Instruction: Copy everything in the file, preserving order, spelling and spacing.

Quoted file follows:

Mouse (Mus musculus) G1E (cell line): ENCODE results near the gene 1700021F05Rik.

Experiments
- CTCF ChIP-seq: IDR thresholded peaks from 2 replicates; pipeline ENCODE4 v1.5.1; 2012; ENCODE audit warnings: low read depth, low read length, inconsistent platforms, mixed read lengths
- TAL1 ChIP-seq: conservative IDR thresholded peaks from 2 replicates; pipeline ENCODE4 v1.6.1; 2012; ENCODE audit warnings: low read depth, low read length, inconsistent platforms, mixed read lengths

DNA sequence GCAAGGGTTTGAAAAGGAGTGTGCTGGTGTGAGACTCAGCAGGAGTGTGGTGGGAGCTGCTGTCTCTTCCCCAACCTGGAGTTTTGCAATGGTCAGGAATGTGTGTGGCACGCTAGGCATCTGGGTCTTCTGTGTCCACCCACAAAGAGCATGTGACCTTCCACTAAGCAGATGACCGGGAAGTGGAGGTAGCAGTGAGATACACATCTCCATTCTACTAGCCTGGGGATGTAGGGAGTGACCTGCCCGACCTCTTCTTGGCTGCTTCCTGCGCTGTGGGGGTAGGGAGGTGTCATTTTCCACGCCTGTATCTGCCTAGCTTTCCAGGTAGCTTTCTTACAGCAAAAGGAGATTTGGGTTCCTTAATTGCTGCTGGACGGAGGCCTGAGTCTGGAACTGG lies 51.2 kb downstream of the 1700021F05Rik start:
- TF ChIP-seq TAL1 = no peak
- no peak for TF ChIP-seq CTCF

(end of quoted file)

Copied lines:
Mouse (Mus musculus) G1E (cell line): ENCODE results near the gene 1700021F05Rik.

Experiments
- CTCF ChIP-seq: IDR thresholded peaks from 2 replicates; pipeline ENCODE4 v1.5.1; 2012; ENCODE audit warnings: low read depth, low read length, inconsistent platforms, mixed read lengths
- TAL1 ChIP-seq: conservative IDR thresholded peaks from 2 replicates; pipeline ENCODE4 v1.6.1; 2012; ENCODE audit warnings: low read depth, low read length, inconsistent platforms, mixed read lengths

DNA sequence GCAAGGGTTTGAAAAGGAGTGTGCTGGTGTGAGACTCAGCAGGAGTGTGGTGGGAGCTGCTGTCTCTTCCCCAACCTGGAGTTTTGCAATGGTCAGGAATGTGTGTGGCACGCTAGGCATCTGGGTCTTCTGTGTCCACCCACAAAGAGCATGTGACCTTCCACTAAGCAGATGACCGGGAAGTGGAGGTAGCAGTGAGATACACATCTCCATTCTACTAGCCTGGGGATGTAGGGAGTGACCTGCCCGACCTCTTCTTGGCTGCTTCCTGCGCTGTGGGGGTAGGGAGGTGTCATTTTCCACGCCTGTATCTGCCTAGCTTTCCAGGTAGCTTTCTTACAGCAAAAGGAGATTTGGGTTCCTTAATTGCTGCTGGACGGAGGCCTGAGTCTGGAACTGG lies 51.2 kb downstream of the 1700021F05Rik start:
- TF ChIP-seq TAL1 = no peak
- no peak for TF ChIP-seq CTCF